Younger Patients with RA at Greater Risk of Fracture Even Before Age 50 Years

Sarfaroj Khan 

Disclosures

February 17, 2021

Takeaway

  • Patients with rheumatoid arthritis (RA) below age 50 years were at an increased risk of fracture compared with those without RA.

  • The incidence rate of first fracture before age 50 years was significantly higher in women and not in men with RA.

Why this matters

  • The increase in the risk of first fracture for patients with RA before age 50 years has potential implications for how the risk of fracture is managed in younger aged patients with RA.

Study design

  • A retrospective observational study of RA cases (n=36,858) and matched controls (n=110,574) using data from the UK Clinical Practice Research Datalink of adults aged ≥18 years with a diagnosis of RA.

  • Funding: Pfizer competitive I-CRP funding programme.

Key results

  • The rate of first fractures was significantly higher in patients with RA vs matched controls in all age groups (incidence rate ratio [IRR], 1.37; 95% CI, 1.32-1.42) including those aged below 50 years at diagnosis (IRR, 1.36; 95% CI, 1.25-1.49).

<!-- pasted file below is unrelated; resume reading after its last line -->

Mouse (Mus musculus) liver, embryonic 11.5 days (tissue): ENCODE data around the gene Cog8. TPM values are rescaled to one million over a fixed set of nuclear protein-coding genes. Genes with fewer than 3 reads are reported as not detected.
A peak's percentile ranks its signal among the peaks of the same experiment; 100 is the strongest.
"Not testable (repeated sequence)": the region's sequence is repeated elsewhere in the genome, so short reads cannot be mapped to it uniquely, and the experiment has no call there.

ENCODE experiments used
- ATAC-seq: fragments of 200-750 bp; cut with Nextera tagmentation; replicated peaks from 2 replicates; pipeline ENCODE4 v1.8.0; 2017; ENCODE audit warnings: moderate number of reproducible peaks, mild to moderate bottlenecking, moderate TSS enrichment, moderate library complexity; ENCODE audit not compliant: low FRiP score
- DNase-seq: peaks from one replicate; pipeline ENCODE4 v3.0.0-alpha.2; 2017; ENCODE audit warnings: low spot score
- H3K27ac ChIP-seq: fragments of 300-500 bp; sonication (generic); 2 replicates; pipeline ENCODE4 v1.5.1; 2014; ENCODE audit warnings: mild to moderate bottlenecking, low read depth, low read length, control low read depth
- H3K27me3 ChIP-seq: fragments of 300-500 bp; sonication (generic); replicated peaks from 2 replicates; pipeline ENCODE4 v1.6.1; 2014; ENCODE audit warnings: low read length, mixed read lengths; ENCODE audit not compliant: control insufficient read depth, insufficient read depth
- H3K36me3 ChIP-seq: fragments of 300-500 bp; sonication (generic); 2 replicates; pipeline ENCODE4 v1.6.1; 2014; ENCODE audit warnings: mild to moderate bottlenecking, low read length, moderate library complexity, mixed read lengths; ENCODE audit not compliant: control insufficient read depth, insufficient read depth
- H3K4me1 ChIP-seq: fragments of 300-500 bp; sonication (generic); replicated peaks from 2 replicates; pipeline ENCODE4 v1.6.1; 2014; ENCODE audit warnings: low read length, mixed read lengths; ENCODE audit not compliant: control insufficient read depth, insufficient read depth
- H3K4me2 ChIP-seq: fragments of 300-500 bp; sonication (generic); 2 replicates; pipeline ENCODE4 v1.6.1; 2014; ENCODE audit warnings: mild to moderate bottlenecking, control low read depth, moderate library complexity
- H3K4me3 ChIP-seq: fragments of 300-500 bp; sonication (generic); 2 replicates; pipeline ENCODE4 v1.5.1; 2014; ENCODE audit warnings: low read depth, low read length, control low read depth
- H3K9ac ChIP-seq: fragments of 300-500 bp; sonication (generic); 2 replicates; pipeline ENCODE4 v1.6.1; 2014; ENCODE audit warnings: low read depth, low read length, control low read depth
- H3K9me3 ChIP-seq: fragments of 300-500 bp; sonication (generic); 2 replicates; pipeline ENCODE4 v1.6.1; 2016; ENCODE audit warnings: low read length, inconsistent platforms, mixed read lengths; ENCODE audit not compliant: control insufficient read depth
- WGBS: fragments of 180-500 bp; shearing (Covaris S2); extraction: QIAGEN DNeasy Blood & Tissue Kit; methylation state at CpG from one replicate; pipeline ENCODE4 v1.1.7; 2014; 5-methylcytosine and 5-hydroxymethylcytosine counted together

• The rate of subsequent fracture was also higher for all age groups (IRR, 1.13; 95% CI, 1.05-1.22) including those aged below 50 years (IRR, 1.30; 95% CI, 1.05-1.60).

  • This difference was true for both men and women.

  • Compared with controls, the rate of first fracture before age 50 years was significantly higher in women (IRR, 1.29; 95% CI, 1.12-1.49) and not in men (IRR, 1.15; 95% CI, 0.92-1.43) diagnosed with RA before age 50 years.

  • The rate of subsequent fracture before age 50 years was not significantly higher in both men (IRR, 1.25; 95% CI, 0.63-2.38) and women (IRR, 1.27; 95% CI, 0.83-1.91) diagnosed with RA before age 50 years.

  • Considering age at diagnosis, gender, glucocorticoid steroid use, fracture previous to index date, osteoporosis diagnosis, smoking, alcohol and bisphosphonate diagnosis, the risk of first fracture before age 50 years remained significantly higher in those with RA vs matched controls.

Limitations

  • Retrospective design.

 

Erwin J, Enki DG, Woolf AD. Younger people with rheumatoid arthritis are at increased risk of fracture even before age 50 years: a population-based cohort study. Osteoporos Int. 2021 Feb 11 [Epub ahead of print]. doi: 10.1007/s00198-021-05862 View abstract

This clinical summary originally appeared on Univadis, part of the Medscape Professional Network.

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